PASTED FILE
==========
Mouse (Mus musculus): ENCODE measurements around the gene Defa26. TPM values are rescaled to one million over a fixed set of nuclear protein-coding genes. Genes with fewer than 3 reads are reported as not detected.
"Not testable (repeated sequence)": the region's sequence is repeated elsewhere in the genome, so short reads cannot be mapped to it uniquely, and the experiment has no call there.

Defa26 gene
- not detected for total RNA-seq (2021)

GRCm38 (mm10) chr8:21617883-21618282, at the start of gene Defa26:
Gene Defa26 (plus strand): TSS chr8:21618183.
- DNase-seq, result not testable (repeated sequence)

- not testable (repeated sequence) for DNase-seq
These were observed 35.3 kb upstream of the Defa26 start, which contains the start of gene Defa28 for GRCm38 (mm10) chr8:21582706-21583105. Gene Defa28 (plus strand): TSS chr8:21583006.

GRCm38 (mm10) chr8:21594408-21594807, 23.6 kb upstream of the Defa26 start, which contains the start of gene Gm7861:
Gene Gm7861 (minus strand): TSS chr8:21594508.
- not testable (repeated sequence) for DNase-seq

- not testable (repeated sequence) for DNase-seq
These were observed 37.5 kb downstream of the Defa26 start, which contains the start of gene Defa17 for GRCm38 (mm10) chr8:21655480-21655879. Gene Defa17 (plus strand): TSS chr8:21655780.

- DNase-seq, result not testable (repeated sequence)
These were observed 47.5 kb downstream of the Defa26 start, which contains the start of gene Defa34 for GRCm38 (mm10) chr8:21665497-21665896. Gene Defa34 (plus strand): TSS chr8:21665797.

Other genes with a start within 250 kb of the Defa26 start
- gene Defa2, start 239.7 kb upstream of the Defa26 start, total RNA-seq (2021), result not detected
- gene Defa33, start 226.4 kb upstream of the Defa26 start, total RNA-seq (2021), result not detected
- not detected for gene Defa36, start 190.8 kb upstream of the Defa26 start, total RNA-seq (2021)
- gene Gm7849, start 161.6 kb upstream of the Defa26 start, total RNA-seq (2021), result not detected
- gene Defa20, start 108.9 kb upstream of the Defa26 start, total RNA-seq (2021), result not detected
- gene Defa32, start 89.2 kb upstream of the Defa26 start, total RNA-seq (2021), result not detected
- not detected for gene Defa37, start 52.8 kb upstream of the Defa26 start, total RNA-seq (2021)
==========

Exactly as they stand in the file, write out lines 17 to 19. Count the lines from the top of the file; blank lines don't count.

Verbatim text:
Other genes with a start within 250 kb of the Defa26 start
- gene Defa2, start 239.7 kb upstream of the Defa26 start, total RNA-seq (2021), result not detected
- gene Defa33, start 226.4 kb upstream of the Defa26 start, total RNA-seq (2021), result not detected